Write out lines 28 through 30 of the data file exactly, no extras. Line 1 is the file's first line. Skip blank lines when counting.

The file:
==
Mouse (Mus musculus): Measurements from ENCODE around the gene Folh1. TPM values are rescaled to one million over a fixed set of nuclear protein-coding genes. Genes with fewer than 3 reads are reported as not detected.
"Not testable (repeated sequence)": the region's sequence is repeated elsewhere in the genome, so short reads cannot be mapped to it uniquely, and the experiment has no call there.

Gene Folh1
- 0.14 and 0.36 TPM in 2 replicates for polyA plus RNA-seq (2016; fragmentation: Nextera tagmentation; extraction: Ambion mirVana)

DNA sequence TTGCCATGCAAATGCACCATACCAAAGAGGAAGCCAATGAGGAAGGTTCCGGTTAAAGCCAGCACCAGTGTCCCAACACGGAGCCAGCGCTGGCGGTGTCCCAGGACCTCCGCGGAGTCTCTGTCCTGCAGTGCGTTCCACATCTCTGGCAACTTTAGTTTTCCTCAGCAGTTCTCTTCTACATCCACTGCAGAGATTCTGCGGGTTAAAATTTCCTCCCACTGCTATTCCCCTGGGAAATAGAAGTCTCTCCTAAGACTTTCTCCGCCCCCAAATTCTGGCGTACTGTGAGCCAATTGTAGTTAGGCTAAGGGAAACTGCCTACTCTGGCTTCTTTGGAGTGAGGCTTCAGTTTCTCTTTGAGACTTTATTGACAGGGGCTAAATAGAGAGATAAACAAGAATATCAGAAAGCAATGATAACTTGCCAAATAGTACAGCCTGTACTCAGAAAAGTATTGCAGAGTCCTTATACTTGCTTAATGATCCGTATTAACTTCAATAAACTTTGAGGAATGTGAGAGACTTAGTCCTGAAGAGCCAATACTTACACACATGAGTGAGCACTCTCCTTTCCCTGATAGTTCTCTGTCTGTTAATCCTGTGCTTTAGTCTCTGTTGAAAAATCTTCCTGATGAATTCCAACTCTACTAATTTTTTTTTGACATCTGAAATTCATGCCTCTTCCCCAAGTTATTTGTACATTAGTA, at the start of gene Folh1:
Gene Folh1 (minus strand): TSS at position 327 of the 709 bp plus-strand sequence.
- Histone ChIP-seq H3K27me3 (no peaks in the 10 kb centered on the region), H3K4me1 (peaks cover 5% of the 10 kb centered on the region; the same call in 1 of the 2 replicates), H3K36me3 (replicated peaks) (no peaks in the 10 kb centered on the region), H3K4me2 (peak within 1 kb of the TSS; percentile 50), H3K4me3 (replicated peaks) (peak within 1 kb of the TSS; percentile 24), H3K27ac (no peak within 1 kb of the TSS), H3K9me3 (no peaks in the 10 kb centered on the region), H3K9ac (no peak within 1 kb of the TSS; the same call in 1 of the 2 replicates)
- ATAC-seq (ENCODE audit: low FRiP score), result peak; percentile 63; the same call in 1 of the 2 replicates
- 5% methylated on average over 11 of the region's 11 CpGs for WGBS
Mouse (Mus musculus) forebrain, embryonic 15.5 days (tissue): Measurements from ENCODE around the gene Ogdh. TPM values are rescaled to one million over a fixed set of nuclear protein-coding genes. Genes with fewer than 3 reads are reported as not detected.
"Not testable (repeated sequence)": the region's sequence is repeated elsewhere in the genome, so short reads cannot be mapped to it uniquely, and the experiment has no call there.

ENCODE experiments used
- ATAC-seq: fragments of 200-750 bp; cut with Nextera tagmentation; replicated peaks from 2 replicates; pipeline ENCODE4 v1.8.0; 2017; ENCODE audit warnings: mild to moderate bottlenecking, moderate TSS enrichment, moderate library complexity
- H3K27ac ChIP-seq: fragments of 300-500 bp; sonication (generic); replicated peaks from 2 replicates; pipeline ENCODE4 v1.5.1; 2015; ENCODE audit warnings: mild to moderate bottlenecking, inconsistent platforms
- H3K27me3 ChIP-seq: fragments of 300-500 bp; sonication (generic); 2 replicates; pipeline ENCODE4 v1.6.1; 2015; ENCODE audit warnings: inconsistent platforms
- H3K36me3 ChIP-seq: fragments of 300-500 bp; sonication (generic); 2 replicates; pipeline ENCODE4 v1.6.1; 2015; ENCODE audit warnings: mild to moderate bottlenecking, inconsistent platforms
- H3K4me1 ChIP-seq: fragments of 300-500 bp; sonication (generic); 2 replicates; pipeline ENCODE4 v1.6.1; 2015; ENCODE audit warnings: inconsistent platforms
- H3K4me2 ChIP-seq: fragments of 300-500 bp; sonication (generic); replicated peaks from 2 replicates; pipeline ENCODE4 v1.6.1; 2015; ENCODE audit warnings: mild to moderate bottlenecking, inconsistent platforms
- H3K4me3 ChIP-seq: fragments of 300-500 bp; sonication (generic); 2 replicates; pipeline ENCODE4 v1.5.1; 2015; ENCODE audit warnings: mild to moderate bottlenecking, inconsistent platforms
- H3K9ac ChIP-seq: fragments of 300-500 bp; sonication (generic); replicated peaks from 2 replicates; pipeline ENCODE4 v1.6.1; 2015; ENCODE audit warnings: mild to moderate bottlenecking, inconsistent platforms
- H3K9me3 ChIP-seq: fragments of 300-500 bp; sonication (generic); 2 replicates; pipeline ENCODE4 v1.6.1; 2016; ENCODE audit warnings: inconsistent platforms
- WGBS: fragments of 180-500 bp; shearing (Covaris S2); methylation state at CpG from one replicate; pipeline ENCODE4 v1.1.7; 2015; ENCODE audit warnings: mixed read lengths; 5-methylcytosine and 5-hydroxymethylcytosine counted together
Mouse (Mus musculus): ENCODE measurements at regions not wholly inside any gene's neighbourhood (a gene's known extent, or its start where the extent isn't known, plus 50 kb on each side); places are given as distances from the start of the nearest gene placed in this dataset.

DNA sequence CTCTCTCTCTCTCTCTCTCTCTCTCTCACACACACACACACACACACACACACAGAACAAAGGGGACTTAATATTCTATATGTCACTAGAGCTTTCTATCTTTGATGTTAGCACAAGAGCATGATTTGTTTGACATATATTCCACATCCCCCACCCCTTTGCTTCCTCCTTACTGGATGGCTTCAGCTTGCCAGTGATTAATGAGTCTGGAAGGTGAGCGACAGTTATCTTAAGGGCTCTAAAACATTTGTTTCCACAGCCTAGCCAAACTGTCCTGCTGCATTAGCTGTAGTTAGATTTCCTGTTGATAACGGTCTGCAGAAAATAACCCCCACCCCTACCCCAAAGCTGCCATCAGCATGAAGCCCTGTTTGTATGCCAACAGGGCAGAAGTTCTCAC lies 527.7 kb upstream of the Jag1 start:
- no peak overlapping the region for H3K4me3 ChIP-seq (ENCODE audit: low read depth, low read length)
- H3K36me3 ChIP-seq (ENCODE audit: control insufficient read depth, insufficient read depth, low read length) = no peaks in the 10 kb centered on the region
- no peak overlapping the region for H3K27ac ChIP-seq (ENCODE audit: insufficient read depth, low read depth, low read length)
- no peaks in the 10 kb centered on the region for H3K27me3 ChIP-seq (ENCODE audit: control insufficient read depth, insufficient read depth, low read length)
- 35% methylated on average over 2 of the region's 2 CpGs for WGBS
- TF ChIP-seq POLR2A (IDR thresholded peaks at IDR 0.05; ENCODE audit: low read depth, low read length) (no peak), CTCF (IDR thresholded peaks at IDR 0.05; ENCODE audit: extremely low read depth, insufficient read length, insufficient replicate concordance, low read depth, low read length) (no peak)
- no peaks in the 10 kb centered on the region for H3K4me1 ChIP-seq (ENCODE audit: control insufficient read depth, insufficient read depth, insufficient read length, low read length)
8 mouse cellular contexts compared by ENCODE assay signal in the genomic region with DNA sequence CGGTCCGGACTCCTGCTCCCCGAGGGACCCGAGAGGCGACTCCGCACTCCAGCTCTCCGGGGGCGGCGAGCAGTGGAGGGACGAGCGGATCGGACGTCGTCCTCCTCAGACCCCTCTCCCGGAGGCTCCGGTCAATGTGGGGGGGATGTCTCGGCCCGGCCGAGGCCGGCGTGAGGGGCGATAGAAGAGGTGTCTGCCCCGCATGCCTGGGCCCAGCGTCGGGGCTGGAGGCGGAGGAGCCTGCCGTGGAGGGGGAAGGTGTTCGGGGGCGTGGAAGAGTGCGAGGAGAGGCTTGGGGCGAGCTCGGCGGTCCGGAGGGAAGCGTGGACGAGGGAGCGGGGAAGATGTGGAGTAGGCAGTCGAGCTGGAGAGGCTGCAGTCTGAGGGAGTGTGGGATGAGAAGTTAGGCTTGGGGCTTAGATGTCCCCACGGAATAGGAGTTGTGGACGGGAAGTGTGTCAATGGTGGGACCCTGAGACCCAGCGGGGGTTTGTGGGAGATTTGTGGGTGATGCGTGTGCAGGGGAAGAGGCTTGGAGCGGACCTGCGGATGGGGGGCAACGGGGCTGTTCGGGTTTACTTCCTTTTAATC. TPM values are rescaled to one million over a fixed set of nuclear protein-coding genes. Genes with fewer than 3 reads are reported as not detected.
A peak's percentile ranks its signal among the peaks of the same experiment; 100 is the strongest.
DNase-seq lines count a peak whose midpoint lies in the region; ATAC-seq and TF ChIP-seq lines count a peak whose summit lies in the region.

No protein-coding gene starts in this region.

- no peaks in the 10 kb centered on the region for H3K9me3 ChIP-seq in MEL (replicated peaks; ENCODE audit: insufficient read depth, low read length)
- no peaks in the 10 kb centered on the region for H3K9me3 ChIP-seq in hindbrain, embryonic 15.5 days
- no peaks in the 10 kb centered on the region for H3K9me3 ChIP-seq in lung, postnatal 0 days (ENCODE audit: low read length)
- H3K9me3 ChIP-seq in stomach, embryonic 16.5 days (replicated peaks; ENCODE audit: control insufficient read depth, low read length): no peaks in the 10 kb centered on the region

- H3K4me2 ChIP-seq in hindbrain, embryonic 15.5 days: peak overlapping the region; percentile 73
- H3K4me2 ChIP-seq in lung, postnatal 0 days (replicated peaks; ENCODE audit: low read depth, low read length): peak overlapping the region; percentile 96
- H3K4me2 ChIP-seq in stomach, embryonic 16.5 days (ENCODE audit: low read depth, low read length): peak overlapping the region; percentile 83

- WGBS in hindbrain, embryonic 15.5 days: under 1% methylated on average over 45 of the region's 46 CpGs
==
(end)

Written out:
- no peaks in the 10 kb centered on the region for H3K27me3 ChIP-seq (ENCODE audit: control insufficient read depth, insufficient read depth, low read length)
- 35% methylated on average over 2 of the region's 2 CpGs for WGBS
- TF ChIP-seq POLR2A (IDR thresholded peaks at IDR 0.05; ENCODE audit: low read depth, low read length) (no peak), CTCF (IDR thresholded peaks at IDR 0.05; ENCODE audit: extremely low read depth, insufficient read length, insufficient replicate concordance, low read depth, low read length) (no peak)